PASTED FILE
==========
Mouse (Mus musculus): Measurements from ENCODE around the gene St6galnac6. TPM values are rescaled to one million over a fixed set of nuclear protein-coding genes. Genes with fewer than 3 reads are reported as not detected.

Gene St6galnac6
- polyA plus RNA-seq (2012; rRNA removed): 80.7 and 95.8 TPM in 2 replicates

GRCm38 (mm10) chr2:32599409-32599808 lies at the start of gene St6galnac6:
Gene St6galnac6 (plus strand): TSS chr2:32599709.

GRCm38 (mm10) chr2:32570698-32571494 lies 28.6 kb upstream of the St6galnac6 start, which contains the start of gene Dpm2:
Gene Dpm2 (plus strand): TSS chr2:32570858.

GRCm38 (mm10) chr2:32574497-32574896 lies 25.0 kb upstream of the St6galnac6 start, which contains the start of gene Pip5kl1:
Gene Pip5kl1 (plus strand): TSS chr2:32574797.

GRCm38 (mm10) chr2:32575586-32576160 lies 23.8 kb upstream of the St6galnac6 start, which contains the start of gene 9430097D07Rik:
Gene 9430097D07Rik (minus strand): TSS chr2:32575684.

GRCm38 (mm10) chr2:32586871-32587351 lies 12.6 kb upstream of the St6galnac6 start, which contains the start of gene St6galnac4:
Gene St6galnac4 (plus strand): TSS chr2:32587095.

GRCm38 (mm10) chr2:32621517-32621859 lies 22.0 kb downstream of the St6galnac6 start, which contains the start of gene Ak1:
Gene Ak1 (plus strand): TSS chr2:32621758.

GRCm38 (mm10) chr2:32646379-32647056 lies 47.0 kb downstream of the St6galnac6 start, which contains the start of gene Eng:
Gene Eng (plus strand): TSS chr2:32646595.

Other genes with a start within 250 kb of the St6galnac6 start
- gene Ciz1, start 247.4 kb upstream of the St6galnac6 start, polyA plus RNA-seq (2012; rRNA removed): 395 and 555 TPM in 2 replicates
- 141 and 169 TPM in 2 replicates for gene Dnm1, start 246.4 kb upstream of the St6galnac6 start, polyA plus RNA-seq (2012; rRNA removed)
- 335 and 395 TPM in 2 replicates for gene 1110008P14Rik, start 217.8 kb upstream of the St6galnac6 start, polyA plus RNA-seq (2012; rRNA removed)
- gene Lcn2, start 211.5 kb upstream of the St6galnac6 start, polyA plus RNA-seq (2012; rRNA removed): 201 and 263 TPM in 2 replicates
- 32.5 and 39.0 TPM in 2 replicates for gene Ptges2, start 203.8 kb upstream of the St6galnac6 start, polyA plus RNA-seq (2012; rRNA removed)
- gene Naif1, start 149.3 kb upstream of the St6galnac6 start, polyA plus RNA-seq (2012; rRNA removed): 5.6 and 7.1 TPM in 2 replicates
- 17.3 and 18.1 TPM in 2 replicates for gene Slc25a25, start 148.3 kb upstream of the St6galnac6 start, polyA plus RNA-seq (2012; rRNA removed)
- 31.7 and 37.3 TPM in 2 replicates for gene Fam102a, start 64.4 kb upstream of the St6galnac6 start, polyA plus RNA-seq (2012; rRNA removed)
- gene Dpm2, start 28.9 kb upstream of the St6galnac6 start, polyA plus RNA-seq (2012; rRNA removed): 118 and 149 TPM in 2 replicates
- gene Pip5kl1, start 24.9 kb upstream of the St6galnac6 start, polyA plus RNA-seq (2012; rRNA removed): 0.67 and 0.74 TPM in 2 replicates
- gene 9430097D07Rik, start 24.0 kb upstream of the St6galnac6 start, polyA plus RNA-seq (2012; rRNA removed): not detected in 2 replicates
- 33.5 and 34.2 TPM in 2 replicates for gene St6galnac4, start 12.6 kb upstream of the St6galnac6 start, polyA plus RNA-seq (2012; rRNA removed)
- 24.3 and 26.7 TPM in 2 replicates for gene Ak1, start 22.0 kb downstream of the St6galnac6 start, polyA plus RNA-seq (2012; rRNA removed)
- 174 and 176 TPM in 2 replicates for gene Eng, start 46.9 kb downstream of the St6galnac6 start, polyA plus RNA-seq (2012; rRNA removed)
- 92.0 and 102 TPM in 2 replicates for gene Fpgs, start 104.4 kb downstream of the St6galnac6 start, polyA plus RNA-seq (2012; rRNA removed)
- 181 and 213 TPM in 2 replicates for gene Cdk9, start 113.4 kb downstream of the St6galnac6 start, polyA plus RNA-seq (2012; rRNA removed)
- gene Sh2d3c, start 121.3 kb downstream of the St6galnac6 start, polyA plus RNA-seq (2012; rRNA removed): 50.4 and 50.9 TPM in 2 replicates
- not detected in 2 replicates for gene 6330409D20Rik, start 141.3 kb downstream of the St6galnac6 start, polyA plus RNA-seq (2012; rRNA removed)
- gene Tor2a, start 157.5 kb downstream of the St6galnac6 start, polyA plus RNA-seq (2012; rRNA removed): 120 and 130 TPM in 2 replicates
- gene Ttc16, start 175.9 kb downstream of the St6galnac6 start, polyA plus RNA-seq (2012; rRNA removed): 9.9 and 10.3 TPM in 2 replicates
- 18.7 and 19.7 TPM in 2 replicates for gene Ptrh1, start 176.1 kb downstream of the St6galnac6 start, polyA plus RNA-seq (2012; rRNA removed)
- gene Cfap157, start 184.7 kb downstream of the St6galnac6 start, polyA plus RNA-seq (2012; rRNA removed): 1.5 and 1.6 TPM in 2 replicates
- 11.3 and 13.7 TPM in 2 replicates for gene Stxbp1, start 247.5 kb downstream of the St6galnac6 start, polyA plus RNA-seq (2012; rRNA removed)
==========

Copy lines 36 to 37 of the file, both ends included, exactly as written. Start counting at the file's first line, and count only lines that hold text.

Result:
- not detected in 2 replicates for gene 6330409D20Rik, start 141.3 kb downstream of the St6galnac6 start, polyA plus RNA-seq (2012; rRNA removed)
- gene Tor2a, start 157.5 kb downstream of the St6galnac6 start, polyA plus RNA-seq (2012; rRNA removed): 120 and 130 TPM in 2 replicates